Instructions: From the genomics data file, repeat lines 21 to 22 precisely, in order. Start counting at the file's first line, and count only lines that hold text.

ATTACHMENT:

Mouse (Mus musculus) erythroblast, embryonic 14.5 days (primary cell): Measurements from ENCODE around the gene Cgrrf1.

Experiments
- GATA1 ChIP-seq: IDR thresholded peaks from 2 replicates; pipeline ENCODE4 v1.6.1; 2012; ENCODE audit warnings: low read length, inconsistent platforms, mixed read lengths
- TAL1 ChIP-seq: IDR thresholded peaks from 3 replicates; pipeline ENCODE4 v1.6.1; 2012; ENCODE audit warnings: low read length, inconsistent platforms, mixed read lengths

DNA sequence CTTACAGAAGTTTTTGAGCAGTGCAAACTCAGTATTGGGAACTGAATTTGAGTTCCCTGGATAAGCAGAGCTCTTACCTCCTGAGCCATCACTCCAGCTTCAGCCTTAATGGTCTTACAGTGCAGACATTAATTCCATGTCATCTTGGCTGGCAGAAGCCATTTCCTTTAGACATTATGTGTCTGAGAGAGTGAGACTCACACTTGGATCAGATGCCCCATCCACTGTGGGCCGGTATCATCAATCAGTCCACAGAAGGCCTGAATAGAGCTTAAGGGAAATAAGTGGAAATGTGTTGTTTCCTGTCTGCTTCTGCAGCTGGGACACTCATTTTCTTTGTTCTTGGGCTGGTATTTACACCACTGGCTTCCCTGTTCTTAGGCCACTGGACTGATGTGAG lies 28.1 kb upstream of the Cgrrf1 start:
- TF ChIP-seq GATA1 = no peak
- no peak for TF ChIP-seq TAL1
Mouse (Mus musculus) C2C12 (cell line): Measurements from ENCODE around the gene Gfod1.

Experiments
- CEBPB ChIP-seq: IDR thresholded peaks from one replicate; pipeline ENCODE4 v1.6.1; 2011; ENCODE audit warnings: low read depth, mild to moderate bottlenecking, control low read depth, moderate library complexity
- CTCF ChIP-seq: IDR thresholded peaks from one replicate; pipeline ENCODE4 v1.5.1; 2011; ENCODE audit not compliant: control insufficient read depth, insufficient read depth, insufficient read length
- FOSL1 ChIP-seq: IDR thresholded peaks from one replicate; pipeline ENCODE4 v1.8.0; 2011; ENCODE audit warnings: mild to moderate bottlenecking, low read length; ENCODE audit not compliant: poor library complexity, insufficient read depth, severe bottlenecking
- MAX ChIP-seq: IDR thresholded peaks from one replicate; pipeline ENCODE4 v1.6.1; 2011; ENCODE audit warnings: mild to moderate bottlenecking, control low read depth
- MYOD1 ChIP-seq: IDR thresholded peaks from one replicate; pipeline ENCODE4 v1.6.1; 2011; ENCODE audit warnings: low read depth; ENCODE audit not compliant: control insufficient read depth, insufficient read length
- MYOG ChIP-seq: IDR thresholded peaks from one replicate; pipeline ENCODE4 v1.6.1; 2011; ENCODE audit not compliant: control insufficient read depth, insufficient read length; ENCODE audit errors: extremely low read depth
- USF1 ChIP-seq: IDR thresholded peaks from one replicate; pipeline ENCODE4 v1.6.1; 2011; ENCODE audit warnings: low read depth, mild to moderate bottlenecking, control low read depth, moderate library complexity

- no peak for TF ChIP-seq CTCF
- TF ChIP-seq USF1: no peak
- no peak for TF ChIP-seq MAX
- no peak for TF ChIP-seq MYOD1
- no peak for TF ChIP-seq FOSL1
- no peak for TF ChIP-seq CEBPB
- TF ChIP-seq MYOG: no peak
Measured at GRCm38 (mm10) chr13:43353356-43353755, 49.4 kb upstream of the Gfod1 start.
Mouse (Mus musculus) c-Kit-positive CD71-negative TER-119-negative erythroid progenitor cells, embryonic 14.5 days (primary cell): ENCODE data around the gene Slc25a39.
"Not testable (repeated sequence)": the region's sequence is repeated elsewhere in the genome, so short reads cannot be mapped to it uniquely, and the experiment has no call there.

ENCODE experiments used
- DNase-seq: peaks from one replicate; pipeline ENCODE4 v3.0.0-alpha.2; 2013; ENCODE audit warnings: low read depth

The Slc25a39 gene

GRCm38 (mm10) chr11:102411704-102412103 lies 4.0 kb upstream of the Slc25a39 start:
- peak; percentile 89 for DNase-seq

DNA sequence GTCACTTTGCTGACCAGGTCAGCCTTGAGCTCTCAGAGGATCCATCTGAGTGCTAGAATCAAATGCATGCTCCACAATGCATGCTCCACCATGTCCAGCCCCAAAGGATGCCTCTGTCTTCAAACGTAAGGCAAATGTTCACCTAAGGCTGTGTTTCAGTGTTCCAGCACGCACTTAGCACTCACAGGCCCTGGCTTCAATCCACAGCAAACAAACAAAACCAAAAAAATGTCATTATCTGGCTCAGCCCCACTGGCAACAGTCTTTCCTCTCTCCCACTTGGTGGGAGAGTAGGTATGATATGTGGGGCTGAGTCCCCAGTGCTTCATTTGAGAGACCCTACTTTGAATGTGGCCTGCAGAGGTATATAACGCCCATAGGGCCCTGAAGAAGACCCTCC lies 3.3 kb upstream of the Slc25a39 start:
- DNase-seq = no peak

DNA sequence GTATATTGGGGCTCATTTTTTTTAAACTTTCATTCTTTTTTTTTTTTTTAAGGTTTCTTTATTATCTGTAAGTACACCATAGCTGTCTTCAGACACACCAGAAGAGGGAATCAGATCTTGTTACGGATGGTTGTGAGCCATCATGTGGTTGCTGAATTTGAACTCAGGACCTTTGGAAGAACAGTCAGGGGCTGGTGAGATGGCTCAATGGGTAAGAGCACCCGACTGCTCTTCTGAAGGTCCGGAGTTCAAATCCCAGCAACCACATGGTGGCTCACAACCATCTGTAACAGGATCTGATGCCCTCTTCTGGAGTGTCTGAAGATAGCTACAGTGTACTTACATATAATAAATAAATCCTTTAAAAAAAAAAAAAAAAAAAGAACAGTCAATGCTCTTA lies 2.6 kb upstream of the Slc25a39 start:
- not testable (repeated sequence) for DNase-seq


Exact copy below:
- no peak for TF ChIP-seq FOSL1
- no peak for TF ChIP-seq CEBPB